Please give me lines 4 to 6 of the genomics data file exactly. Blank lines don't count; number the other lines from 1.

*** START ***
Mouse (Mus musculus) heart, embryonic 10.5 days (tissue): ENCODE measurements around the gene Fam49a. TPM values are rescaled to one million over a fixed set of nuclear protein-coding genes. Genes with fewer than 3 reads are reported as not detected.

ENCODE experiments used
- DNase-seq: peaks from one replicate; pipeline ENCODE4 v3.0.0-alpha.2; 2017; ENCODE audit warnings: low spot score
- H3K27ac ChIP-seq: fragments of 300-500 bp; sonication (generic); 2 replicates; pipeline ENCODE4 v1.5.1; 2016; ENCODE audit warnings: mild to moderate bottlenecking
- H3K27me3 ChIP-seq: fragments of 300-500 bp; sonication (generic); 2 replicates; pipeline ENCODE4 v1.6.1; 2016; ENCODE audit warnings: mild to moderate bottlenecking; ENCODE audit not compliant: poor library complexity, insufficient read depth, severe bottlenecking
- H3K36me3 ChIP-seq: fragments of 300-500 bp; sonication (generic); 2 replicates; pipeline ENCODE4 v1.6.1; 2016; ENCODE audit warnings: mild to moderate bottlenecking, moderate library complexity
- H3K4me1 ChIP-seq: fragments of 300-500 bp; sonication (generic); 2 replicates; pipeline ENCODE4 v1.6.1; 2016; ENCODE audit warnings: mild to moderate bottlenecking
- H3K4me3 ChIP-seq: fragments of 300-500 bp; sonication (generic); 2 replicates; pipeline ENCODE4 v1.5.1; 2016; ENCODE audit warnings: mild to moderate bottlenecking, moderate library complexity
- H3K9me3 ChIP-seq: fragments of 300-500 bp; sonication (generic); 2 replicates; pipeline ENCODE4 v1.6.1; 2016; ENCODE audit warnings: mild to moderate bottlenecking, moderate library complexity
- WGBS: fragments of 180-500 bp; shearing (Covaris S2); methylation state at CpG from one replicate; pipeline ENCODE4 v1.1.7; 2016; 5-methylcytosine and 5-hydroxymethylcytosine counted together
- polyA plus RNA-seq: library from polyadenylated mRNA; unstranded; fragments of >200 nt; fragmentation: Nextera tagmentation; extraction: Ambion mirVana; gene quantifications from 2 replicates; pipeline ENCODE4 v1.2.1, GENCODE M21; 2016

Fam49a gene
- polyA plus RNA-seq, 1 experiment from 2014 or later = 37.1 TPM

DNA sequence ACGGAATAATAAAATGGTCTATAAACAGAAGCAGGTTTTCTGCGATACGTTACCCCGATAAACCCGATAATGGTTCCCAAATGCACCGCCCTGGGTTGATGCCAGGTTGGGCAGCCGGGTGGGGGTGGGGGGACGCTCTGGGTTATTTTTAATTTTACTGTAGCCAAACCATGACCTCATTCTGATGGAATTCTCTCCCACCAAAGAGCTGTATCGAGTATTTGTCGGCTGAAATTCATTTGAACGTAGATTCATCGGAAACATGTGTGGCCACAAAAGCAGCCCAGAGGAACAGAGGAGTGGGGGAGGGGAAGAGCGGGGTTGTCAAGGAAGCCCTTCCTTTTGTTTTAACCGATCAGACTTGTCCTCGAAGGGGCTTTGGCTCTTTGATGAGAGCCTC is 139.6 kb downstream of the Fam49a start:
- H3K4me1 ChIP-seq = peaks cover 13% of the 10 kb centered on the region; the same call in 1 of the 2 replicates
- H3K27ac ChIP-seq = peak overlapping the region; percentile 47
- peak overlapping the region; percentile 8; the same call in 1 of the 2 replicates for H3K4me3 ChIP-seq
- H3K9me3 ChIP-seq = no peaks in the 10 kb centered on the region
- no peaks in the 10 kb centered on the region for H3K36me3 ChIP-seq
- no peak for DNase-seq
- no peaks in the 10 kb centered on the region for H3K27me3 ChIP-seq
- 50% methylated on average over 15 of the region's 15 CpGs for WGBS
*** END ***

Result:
- H3K27ac ChIP-seq: fragments of 300-500 bp; sonication (generic); 2 replicates; pipeline ENCODE4 v1.5.1; 2016; ENCODE audit warnings: mild to moderate bottlenecking
- H3K27me3 ChIP-seq: fragments of 300-500 bp; sonication (generic); 2 replicates; pipeline ENCODE4 v1.6.1; 2016; ENCODE audit warnings: mild to moderate bottlenecking; ENCODE audit not compliant: poor library complexity, insufficient read depth, severe bottlenecking
- H3K36me3 ChIP-seq: fragments of 300-500 bp; sonication (generic); 2 replicates; pipeline ENCODE4 v1.6.1; 2016; ENCODE audit warnings: mild to moderate bottlenecking, moderate library complexity